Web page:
Air Transport World

Western fights back. (Western Airlines)

Los Angeles--Despite four successive years of losses totaling more than $200 million on the bottom line, and a series of corporate crises and upheavals that might have pushed many a company over the brink, Western Airlnes entered 1984 convinced it no longer belongs on the airline "endangered species" list and that, belatedly, it finally is in a position to cope with deregulation.

"Our goal for 1984 is to demonstrate to the outside would that our direction is right and that we are poised to be profitable," sayd Gerald Grinstein, who on Jan. 9 became president and chief operating officer of the nation's oldest carrier (it was incorporated as Western Air Express on July 13, 1925, and made its first flight on April 17, 1926). "I would like to see the phrase 'financially troubled Western Airlines' forever buried," he added during an interview with ATW in February.

"Western has its feet on the ground now and I'm confident about the year ahead," says Lawrence H. Lee, the 40-year Western veteran who became president and CEO on April 11, 1983, and switched to the chairmanship (while remaining CEO) when he persuaded former chairman Grinstein to come aboard full-time in January. "We have staked out our territory, and now we are out to defend it."

Lee is given full credit by Western's management, employes, and Grinstein--who calls Lee "the most underrated CEO in the airline industry today"--for the beginnings of a turnaround that in 1983 saw the carrier post its first second-half operating profit in five years.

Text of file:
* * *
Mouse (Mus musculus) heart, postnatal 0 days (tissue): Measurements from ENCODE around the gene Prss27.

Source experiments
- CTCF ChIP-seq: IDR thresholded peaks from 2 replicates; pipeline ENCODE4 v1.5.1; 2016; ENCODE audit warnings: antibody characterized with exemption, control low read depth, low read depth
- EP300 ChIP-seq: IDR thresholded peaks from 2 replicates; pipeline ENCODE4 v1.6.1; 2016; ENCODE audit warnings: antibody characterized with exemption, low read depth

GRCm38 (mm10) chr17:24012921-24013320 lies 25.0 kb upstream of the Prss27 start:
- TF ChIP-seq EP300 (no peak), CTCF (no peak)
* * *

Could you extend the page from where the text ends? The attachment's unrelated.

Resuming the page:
The overall year was not a good one; Western had a net loss of $54.5 million compared to a $44-million loss in 1982, and the 1983 figure would have been a horrendous $96 million except for a $41.5-milion gain on a pension plan termination. The 1983 operating loss was $56.4 million, up from $30.8 million in 1982, but all of it came in the first half as fare wars and an ill-considered Hawaii fare promotion drove yields down to 9.3 cents in the first quarter. By the fourth quarter, yields were up to 11.39 cents and

Western's ASM cost of 7.37 cents was one of the lowest among the U.S. majors. A dominant carrier

And with its finances in some semblance of order, a new and apparently stable management team, two strong hubs from which it serves 63 airports (27 of which have been added since May 1982), a new schedule and revamped marketing program designed to attract the business traveler, and an order in place for 21 Boeing 737s--nine of them the new dash 300 model--Western in 1984 is ready to solidify its position as, in Lee's words, "The Airline of the West," and in Grinstein's words, "a very strong regional carrier, the dominant carrier west of, say, Texas."

When he was tapped for Western's presidency a year ago, Lee defined three objectives that he felt it was imperative to achieve if the carrier was to survive 1983 and be in a position to take advantage of what promised to be a strong 1984. They were creation of a strong management team that would be worthy of the trust of both the airline's employes and the public; restructuring of a debt load about which he says "the load itself was not unmanageable but the repayment schedule was," and establishment of a "Partnership" program through which employes would exchange significant wage cuts for a 32% ownership in their company--the highest percentage of employe ownership in the airline industry. …

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